Antique French Gilt Bronze Rococo Mantel Clock Garniture Set 19th Century
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The elaborately cast rococo case is ornately decorated with swirling acanthus and'C' scrolls. The bronze patinated top is crowned with a cherub playing a Lyre and sitting on a beautiful rococo base.
The white enamelled dial has Roman numerals and Arabic minute marks, the twin train movement with outside countwheel and striking on a bell is in perfect working order. The movement has the serial No. 1645 and the clockmakers mark Japy Freres on the backplate.
The clock is in excellent fully restored working condition, the movement having been expertly serviced and the case polished.
Dimensions in cm:
Height 38 x Width 23 x Depth 16 - Clock
Height 22 x Width 20 x Depth 19 - Candelabra
Dimensions in inches:
Height 1 foot, 3 inches x Width 9 inches x Depth 6 inches - Clock
Height 9 inches x Width 8 inches x Depth 7 inches - Candelabra
There are so many JAPY clocks still around because Frédéric Japy (1749-1812) was a pioneer in the industrialization of not only clocks, but of manufacturing in general. An imaginative inventor of all sorts of machines, he began his career as a watchmaker.
The son of Jacques Japy (1699-1781) and Marie Marguerite Fainot (1745-1797), Frédéric Japy was born on May 22, 1749 at Beaucourt , a small village at the end of the principality of Montbéliard . He was the second born of a large family of twelve children. One of the wealthiest families in Beaucourt , the father of Frédéric Japy, Jacques, was a major player in the village and, in 1760, he became the Protestant mayor Beaucourt.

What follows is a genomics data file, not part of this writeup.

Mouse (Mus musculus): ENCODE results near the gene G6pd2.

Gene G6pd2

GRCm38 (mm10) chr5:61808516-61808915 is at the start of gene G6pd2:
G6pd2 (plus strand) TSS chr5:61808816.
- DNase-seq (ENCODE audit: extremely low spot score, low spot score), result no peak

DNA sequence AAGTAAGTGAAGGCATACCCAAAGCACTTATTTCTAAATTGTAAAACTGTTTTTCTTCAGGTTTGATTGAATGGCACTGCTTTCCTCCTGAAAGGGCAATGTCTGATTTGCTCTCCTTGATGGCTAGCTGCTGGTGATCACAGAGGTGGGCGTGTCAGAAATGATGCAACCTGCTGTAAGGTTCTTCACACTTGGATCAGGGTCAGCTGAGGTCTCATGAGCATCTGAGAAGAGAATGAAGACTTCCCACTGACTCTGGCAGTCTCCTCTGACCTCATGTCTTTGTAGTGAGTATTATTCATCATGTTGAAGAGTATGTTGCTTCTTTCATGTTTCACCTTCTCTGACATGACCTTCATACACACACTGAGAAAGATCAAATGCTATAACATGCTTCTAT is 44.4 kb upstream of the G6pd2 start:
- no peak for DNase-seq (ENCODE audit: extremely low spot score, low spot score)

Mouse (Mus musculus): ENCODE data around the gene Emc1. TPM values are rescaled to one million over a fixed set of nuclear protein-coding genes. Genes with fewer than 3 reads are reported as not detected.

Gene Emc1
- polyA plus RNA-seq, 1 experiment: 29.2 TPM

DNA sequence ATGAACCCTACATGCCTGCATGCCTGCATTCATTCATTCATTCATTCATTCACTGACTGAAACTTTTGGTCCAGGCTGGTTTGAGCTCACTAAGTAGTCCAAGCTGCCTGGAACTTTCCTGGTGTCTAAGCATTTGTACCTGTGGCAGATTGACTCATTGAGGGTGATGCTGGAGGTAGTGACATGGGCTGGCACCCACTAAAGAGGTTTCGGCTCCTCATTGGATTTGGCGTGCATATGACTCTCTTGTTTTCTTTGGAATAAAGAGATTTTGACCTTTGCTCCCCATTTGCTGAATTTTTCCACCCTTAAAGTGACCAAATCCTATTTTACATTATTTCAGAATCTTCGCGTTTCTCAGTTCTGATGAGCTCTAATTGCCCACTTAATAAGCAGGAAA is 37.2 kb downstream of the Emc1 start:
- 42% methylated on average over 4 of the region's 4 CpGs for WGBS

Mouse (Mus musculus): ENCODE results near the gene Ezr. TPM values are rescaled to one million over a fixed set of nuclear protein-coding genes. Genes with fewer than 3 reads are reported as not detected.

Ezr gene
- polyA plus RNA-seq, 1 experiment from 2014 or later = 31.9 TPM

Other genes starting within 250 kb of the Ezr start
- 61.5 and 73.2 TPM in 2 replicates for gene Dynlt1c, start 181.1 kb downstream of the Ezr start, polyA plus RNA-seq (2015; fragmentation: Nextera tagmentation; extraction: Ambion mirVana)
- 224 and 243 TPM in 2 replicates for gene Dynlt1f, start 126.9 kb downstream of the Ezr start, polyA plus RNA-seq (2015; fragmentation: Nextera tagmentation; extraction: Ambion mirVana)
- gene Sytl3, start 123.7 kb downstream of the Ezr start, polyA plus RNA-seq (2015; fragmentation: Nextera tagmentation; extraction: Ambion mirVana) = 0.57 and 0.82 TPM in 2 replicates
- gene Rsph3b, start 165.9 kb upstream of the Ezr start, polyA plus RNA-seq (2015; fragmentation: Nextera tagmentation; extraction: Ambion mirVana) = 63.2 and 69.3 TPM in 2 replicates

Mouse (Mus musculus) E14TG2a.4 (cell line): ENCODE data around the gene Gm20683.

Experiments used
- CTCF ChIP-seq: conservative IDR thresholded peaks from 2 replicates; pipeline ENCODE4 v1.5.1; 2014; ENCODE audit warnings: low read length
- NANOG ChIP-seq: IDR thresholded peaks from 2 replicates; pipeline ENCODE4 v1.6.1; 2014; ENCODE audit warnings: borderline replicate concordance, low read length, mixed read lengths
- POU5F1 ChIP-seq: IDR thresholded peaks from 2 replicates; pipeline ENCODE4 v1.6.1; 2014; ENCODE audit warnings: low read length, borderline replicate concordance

Frédéric Japy began school in Beaucourt. From childhood, he was introduced to craft activities and learned to live in a structured and supportive business environment. His schoolmaster quickly noticed his great intelligence and encouraged his father to send him to Montbéliard to continue his education. Jacques Japy thus placed his son in French school or "gymnasium" where he received an excellent education
Frédéric Japy was apprenticed by Jacques Georges Frédéric Japy, his grandfather, in the profession of watchmaker in Montbeliard. At age 17, he returned to Beaucourt to spend two years working in the workshop of his father.
At that time, watch and clock parts were manufactured usually by hand by specialized workers in their homes in small communities.
The parts were then collected and mounted into a piece by an 'assembler'. Once the movement was assembled, it was then sent to a 'dresser' who would, in turn, mount it into a case - be it a small one or an elaborate brass plated mantle clock complete with mythological figures.
Frederic Japy purchased some of few clocks making machines in existence, brought them back to his native town of Beaucourt and proceeded to invent new ones in order to standardize the pieces and the quality of the production.
The workers were then regrouped into one location instead of being scattered throughout the countryside and each one was assigned to a specific work post with its own specific machine. Frederic Japy radically changed the way clocks were produced. The sequential production of parts in one location - a manufacturing plant - aided by machines meant that clock parts were made and assembled in about half the time that it had taken previously.
Japy's plant revolutionized manufacturing. Production schedules were now established by the plant owner and not by the local artisan. The number of steps and operations were reduced by half. All parts could be assembled into a finished product on-site instead of the previous sub-assemblies and the machines could be operated by a less-skilled worker.
Japy then imagined other applications (and invented the machines required to produce them) such as the mass production of hardware parts (screws, nails, bolts) and other products - rotating pumps (a model still in use today), locks, and he perfected the creation and baking of enamelware.